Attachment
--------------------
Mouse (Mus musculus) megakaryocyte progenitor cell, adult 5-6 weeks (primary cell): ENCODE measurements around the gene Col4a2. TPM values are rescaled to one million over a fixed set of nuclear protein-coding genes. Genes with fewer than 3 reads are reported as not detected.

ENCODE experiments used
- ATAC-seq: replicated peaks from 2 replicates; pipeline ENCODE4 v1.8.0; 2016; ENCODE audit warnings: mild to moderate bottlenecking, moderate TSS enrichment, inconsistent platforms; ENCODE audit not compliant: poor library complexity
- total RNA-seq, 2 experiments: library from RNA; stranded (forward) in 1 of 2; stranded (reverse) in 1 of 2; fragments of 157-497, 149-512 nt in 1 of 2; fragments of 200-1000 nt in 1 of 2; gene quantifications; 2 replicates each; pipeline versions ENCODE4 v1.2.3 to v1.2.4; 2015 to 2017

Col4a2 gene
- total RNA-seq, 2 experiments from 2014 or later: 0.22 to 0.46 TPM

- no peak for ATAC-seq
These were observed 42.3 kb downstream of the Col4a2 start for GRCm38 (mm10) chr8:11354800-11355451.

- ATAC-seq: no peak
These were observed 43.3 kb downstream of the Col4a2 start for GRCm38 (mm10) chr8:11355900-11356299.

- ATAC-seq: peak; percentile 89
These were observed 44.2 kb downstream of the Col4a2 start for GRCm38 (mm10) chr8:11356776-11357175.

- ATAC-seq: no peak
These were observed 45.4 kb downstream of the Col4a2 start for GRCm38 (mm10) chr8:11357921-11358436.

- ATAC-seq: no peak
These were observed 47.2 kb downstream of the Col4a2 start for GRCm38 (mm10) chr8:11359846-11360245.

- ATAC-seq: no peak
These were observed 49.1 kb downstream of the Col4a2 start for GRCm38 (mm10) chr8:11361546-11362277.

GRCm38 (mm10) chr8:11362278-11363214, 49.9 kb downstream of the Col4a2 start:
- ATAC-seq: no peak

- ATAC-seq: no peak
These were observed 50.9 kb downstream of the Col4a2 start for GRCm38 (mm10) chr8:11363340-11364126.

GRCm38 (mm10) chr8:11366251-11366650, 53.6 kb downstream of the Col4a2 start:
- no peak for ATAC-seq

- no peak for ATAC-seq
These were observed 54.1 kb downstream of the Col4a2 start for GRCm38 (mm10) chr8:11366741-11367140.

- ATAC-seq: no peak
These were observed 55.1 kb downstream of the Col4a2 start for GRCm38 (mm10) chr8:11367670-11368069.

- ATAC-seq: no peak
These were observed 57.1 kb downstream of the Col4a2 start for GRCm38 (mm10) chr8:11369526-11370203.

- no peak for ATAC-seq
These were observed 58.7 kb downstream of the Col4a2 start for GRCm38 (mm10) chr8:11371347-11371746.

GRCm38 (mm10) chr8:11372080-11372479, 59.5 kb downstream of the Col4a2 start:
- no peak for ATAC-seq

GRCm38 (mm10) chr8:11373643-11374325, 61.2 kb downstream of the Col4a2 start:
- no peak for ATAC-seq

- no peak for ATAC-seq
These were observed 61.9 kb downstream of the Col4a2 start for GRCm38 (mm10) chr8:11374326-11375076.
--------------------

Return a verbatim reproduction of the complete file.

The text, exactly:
Mouse (Mus musculus) megakaryocyte progenitor cell, adult 5-6 weeks (primary cell): ENCODE measurements around the gene Col4a2. TPM values are rescaled to one million over a fixed set of nuclear protein-coding genes. Genes with fewer than 3 reads are reported as not detected.

ENCODE experiments used
- ATAC-seq: replicated peaks from 2 replicates; pipeline ENCODE4 v1.8.0; 2016; ENCODE audit warnings: mild to moderate bottlenecking, moderate TSS enrichment, inconsistent platforms; ENCODE audit not compliant: poor library complexity
- total RNA-seq, 2 experiments: library from RNA; stranded (forward) in 1 of 2; stranded (reverse) in 1 of 2; fragments of 157-497, 149-512 nt in 1 of 2; fragments of 200-1000 nt in 1 of 2; gene quantifications; 2 replicates each; pipeline versions ENCODE4 v1.2.3 to v1.2.4; 2015 to 2017

Col4a2 gene
- total RNA-seq, 2 experiments from 2014 or later: 0.22 to 0.46 TPM

- no peak for ATAC-seq
These were observed 42.3 kb downstream of the Col4a2 start for GRCm38 (mm10) chr8:11354800-11355451.

- ATAC-seq: no peak
These were observed 43.3 kb downstream of the Col4a2 start for GRCm38 (mm10) chr8:11355900-11356299.

- ATAC-seq: peak; percentile 89
These were observed 44.2 kb downstream of the Col4a2 start for GRCm38 (mm10) chr8:11356776-11357175.

- ATAC-seq: no peak
These were observed 45.4 kb downstream of the Col4a2 start for GRCm38 (mm10) chr8:11357921-11358436.

- ATAC-seq: no peak
These were observed 47.2 kb downstream of the Col4a2 start for GRCm38 (mm10) chr8:11359846-11360245.

- ATAC-seq: no peak
These were observed 49.1 kb downstream of the Col4a2 start for GRCm38 (mm10) chr8:11361546-11362277.

GRCm38 (mm10) chr8:11362278-11363214, 49.9 kb downstream of the Col4a2 start:
- ATAC-seq: no peak

- ATAC-seq: no peak
These were observed 50.9 kb downstream of the Col4a2 start for GRCm38 (mm10) chr8:11363340-11364126.

GRCm38 (mm10) chr8:11366251-11366650, 53.6 kb downstream of the Col4a2 start:
- no peak for ATAC-seq

- no peak for ATAC-seq
These were observed 54.1 kb downstream of the Col4a2 start for GRCm38 (mm10) chr8:11366741-11367140.

- ATAC-seq: no peak
These were observed 55.1 kb downstream of the Col4a2 start for GRCm38 (mm10) chr8:11367670-11368069.

- ATAC-seq: no peak
These were observed 57.1 kb downstream of the Col4a2 start for GRCm38 (mm10) chr8:11369526-11370203.

- no peak for ATAC-seq
These were observed 58.7 kb downstream of the Col4a2 start for GRCm38 (mm10) chr8:11371347-11371746.

GRCm38 (mm10) chr8:11372080-11372479, 59.5 kb downstream of the Col4a2 start:
- no peak for ATAC-seq

GRCm38 (mm10) chr8:11373643-11374325, 61.2 kb downstream of the Col4a2 start:
- no peak for ATAC-seq

- no peak for ATAC-seq
These were observed 61.9 kb downstream of the Col4a2 start for GRCm38 (mm10) chr8:11374326-11375076.